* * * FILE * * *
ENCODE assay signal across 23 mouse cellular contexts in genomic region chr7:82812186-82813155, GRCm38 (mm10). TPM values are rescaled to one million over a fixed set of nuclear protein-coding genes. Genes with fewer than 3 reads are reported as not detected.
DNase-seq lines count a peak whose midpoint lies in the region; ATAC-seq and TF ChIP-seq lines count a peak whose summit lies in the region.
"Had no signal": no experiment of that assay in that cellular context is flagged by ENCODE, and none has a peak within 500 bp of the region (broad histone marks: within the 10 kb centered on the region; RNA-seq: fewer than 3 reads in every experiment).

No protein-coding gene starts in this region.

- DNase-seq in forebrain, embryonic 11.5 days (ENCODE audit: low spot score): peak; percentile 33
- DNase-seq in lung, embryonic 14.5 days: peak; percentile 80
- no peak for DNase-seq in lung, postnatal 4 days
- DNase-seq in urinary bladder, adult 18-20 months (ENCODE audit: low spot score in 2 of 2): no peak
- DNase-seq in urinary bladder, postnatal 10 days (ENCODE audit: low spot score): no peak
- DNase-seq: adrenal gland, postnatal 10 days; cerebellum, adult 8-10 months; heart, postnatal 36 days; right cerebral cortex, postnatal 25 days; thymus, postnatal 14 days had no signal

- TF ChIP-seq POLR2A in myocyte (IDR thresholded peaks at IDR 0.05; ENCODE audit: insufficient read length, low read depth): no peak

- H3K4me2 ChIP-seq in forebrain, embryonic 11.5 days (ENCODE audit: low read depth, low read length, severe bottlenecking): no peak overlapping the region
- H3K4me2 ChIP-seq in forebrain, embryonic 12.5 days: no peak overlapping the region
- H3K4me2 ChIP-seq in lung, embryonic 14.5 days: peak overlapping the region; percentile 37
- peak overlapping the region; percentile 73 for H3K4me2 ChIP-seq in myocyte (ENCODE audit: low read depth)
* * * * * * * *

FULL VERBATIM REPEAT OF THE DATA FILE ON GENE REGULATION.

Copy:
ENCODE assay signal across 23 mouse cellular contexts in genomic region chr7:82812186-82813155, GRCm38 (mm10). TPM values are rescaled to one million over a fixed set of nuclear protein-coding genes. Genes with fewer than 3 reads are reported as not detected.
DNase-seq lines count a peak whose midpoint lies in the region; ATAC-seq and TF ChIP-seq lines count a peak whose summit lies in the region.
"Had no signal": no experiment of that assay in that cellular context is flagged by ENCODE, and none has a peak within 500 bp of the region (broad histone marks: within the 10 kb centered on the region; RNA-seq: fewer than 3 reads in every experiment).

No protein-coding gene starts in this region.

- DNase-seq in forebrain, embryonic 11.5 days (ENCODE audit: low spot score): peak; percentile 33
- DNase-seq in lung, embryonic 14.5 days: peak; percentile 80
- no peak for DNase-seq in lung, postnatal 4 days
- DNase-seq in urinary bladder, adult 18-20 months (ENCODE audit: low spot score in 2 of 2): no peak
- DNase-seq in urinary bladder, postnatal 10 days (ENCODE audit: low spot score): no peak
- DNase-seq: adrenal gland, postnatal 10 days; cerebellum, adult 8-10 months; heart, postnatal 36 days; right cerebral cortex, postnatal 25 days; thymus, postnatal 14 days had no signal

- TF ChIP-seq POLR2A in myocyte (IDR thresholded peaks at IDR 0.05; ENCODE audit: insufficient read length, low read depth): no peak

- H3K4me2 ChIP-seq in forebrain, embryonic 11.5 days (ENCODE audit: low read depth, low read length, severe bottlenecking): no peak overlapping the region
- H3K4me2 ChIP-seq in forebrain, embryonic 12.5 days: no peak overlapping the region
- H3K4me2 ChIP-seq in lung, embryonic 14.5 days: peak overlapping the region; percentile 37
- peak overlapping the region; percentile 73 for H3K4me2 ChIP-seq in myocyte (ENCODE audit: low read depth)